JustSpeak believes that raising the youth court age to allow 17-year-olds access to youth justice would be great value for money. Future benefits to society are large: both by reducing the number of future victims and avoiding a larger offending population.
JustSpeak has received government documents that show raising the youth court age to 17 would cost a maximum of $66.1m a year. If providing a more comprehensive youth justice system results in a 10% decrease in offending costs in the future, the long-run savings to the justice sector could be as high as $370m per year – a strong return on investment.
To put the proposed costs of including 17-year-olds in perspective, the Government spends $753.4m a year on running prisons. For the 2014 Budget, we need to think about the type of future New Zealanders want. Evidence repeatedly shows that diverting young people from the adult justice system reduces reoffending.
As we know, the costs of crime are high. There are the emotional, physical and financial costs to victims, and to families and communities of those involved. A more comprehensive youth justice system will decrease future offending and avoid these emotional, physical and financial costs.
Politicians have an opportunity to make New Zealand a fairer place and improve social outcomes by giving all youth access to youth courts. The Government has set aside an allocation of $1 billion for new initiatives in next year’s Budget. There is room for strong investment in our justice sector to avoid costs in future years. The case for change has never been stronger.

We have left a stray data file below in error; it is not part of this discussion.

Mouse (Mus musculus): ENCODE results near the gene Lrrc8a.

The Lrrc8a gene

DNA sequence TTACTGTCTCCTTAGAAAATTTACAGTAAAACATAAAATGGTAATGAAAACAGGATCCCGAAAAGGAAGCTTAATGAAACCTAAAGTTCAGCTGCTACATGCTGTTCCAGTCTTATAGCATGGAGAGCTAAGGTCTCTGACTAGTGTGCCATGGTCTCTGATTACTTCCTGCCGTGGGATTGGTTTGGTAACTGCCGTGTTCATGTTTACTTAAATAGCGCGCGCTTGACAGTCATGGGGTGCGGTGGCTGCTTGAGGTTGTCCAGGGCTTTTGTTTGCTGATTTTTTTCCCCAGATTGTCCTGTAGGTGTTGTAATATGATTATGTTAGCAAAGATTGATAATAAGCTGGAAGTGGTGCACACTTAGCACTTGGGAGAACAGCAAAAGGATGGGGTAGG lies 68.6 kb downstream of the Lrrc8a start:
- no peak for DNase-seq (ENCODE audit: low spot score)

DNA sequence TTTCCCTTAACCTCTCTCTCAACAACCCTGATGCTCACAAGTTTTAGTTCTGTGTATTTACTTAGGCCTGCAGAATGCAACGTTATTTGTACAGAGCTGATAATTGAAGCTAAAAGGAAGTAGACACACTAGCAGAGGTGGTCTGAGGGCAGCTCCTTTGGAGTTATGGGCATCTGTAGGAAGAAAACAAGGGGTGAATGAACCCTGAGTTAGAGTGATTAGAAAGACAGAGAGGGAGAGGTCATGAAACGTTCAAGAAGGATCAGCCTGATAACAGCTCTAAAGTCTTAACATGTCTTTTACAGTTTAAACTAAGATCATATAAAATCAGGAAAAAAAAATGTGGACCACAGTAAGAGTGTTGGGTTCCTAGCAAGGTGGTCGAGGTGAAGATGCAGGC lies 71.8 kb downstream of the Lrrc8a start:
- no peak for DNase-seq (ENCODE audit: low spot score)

Raising the age of the youth court is more costly, short-term, due to increased resources to address root causes of offending. Action plans for youth are more thorough, victims are offered opportunities to address the offender, and treatment for alcohol and drug dependence may be provided. The youth court works through the issues facing the offender whereas the adult court takes an average of 12 minutes to dispose of the offender. The thorough action plans help to reduce reoffending, and have been associated with a large reduction in youth crime over the last twenty years.
Raising the age of the youth court to 17 has the support of many organisations such as UNICEF, Family Works, Presbyterian Support, AMNESTY, PILLARS, PPTA, Youthline, Prison Fellowship, Anglican Church, Pathways Charitable Group, ACYA-Action for Children & Youth Aotearoa, and Key Assets.
Appendix: Estimated Fiscal Impact of Increasing Youth Court Age to 17
|Agency||Scenario 1 (Worst Case)$m||Scenario 2$m||Scenario 3(Best Case)$m|
|Child, Youth and Family|
|Total all agencies|
Source: “Updating the Children, Young Persons, and their Families Act 1989: Part A – Operational and Cost Implications”, Cabinet Paper from the Office of the Minister for Social Development and Employment, 2007.